For example, on someone’s next visit after a purchase, why not ask them to rate or review their new product, suggest something that compliments it, or even offer a gift in exchange for an additional piece of information such as their birthday? In essence, this creates a virtuous cycle that encourages product and service “stickiness,” and with it, naturally derived loyalty. And, today, retention has overtaken conversion as most businesses’ top priority.

Now, let’s look at this “why and how” equation through the lens of some industry-focused use cases that demonstrate what combining a progressive strategy with an effective customer profile management solution can achieve.

Travel and Hospitality: In this fickle business, loyalty is everything. It’s also far from a given, with myriad choices in the marketplace and highly convenience- and cost-conscious travellers. With a solid progressive profiling strategy and a flexible solution for managing customer data, businesses in this complex landscape go beyond “catalog” marketing to inspire and delight customers while reducing the stress of travel planning.

Travel and hospitality brands have an opportunity to use customers' first-party data to deliver more engaging experiences that encourage loyalty.

Since travellers tap travel and hospitality companies’ web and mobile properties not just to book trips, but to plan them, these are ideal environments for progressive profiling. Using a light-touch approach and a holistic and centralized profile management solution, a rich portrait of each customer can be painted in small strokes over dozens of interactions. Beyond identity details such as name, e-mail address, and zip code – with the consent of customers – you can capture details such as advance travel plans, top destinations and wish lists, preferred hotels, most popular vacation seasons, as well as departure dates and locations, number of fellow travellers, resort services and rental car bookings, and more.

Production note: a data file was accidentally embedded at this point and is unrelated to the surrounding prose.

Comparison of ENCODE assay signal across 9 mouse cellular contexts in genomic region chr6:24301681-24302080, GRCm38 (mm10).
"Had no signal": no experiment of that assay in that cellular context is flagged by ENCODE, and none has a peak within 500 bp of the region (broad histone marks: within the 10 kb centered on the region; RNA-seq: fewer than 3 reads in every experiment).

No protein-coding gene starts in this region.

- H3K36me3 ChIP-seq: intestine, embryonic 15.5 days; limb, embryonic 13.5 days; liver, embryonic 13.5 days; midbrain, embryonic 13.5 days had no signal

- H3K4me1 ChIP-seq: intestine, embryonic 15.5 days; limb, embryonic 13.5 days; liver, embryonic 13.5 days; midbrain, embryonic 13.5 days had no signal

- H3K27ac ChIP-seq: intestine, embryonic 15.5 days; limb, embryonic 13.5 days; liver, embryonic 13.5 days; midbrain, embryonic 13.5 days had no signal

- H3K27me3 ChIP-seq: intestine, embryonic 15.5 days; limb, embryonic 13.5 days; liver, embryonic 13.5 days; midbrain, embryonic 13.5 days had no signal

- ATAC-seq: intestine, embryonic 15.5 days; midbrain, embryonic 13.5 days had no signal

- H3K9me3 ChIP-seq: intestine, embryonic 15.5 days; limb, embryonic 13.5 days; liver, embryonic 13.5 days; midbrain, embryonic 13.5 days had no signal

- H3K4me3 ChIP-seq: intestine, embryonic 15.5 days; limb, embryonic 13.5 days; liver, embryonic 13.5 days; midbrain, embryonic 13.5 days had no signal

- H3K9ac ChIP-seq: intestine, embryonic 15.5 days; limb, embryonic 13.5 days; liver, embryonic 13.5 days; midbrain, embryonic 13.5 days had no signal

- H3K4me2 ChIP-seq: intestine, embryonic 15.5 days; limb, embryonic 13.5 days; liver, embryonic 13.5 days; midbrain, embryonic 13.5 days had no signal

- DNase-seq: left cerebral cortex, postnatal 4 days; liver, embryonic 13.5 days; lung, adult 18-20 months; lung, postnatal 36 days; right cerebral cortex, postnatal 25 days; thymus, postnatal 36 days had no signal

As each traveller’s profile grows, you can use that permission-based data to fuel more relevant, in-moment experiences. From promotional campaigns, to search results, to paid ads, to reccomendations and tailored content, everything about your customers’ journeys becomes more natural, fluid, and personally meaningful. Meanwhile, your business becomes a trusted companion and advisor for present and future travel planning and booking.

Sports: For sports fanatics, it’s not always a question of simply if and when they attend or watch events, but the nuances they experience through their mobile devices at events or over-the-top digital channels at home or on the go. Online and mobile programs can socialize fans’ experience, enhance the experience and connect people at live events, and even unlock entirely new ways of experiencing a game, race, or tournament. By keeping the experience going long after the final buzzer, fans will engage more,  buy more merchandise, and become potent evangelists for their favorite sports brands.